The Estate Plan often goes hand in hand with the financial plan, but thinking about the economic future of your child with special needs is a unique process on its own. Many parents establish a College Savings Account for their children; however, for a child with special needs, a better investment might be a Special Needs Trust, given that a child with special needs is likely going to need long term care. The child’s future may require extra financial savings, but as discussed in regards to Estate Plans, families must be careful in how they are saving for the future. The individual with special needs cannot have individual savings, or he/she risks not qualifying for government benefits, including Medic-aid and Social Security Disability.

In families that are impacted by a divorce, the considerations become even more complicated. In Illinois, statutes provide that a parent with an individual with special needs who have reached the age of 18 can seek support from the other parent for an indefinite period due to the disability. The support received can be paid into a Special Needs Trust and ideally will be paid into the trust, because the support can be deemed as income to the individual if not. The statute does not provide a set formula as with child support before age 18, but often courts look to the child support statute for guidance. These are just some of the considerations in developing a ‘Special Needs Plan’ that is necessary for the security of individuals with special needs.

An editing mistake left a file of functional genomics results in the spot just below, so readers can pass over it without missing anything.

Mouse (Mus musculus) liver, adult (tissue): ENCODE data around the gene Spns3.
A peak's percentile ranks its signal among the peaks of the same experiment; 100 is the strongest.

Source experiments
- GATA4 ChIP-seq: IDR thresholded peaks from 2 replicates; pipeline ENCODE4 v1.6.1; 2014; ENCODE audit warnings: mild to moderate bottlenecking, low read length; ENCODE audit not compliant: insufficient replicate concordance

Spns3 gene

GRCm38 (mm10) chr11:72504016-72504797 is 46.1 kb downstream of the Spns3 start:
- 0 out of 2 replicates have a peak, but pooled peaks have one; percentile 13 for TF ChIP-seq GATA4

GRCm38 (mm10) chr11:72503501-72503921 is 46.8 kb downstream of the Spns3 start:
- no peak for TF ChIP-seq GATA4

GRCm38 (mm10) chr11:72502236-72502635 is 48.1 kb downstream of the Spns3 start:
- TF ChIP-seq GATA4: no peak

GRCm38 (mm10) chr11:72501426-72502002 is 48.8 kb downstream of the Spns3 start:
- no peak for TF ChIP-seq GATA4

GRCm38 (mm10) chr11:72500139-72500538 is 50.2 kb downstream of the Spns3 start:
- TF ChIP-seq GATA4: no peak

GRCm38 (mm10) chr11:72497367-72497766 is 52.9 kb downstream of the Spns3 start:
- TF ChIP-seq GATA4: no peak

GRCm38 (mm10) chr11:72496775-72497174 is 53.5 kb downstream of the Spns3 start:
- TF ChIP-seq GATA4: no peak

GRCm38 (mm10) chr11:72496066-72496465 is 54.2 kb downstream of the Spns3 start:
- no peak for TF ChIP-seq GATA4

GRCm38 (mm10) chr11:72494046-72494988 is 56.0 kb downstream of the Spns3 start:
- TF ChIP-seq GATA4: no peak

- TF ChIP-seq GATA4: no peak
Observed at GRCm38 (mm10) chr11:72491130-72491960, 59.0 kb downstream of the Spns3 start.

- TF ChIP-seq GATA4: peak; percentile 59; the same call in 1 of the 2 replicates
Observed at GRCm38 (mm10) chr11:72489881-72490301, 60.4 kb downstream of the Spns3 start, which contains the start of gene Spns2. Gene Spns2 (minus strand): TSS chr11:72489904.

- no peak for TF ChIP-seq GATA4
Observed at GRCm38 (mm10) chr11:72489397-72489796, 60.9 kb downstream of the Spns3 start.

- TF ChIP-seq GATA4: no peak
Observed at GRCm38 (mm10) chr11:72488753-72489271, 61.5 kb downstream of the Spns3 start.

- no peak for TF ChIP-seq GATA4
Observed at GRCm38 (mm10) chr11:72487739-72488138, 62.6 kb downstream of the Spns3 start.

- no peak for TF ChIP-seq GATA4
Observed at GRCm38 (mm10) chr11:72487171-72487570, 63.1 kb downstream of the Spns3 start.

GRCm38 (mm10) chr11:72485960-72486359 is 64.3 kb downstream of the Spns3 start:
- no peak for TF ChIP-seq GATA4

If you are feeling as panicked and lost as I was, please know that there are individuals out there to help you plan for you and your family’s future. Just as during an IEP Meeting, there is a team present at the school; Special Needs Planning also requires a team made up of a group of financial professionals, attorneys, and the like to get you and your family on the right track for the future.

Written by Amy A. Schellekens

First published in the Illinois Counseling Association Spring CONTACT newsletter

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This is a legal advertisement from Sterk Family Law Group. It does not constitute legal advice and should not be construed as such. This article is for informational and educational purposes only.